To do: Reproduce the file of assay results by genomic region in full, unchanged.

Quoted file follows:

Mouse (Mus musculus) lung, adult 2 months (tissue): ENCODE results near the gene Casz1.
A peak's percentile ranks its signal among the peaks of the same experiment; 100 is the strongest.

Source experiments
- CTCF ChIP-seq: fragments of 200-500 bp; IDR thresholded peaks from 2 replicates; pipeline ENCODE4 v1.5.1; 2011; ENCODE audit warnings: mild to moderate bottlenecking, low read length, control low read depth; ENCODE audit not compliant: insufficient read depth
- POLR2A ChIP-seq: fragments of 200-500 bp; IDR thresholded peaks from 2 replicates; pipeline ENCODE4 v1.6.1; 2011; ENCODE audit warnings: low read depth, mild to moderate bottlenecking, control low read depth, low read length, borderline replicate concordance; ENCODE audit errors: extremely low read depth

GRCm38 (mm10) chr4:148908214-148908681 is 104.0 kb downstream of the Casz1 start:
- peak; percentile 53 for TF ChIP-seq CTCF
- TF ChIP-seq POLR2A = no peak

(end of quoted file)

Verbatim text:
Mouse (Mus musculus) lung, adult 2 months (tissue): ENCODE results near the gene Casz1.
A peak's percentile ranks its signal among the peaks of the same experiment; 100 is the strongest.

Source experiments
- CTCF ChIP-seq: fragments of 200-500 bp; IDR thresholded peaks from 2 replicates; pipeline ENCODE4 v1.5.1; 2011; ENCODE audit warnings: mild to moderate bottlenecking, low read length, control low read depth; ENCODE audit not compliant: insufficient read depth
- POLR2A ChIP-seq: fragments of 200-500 bp; IDR thresholded peaks from 2 replicates; pipeline ENCODE4 v1.6.1; 2011; ENCODE audit warnings: low read depth, mild to moderate bottlenecking, control low read depth, low read length, borderline replicate concordance; ENCODE audit errors: extremely low read depth

GRCm38 (mm10) chr4:148908214-148908681 is 104.0 kb downstream of the Casz1 start:
- peak; percentile 53 for TF ChIP-seq CTCF
- TF ChIP-seq POLR2A = no peak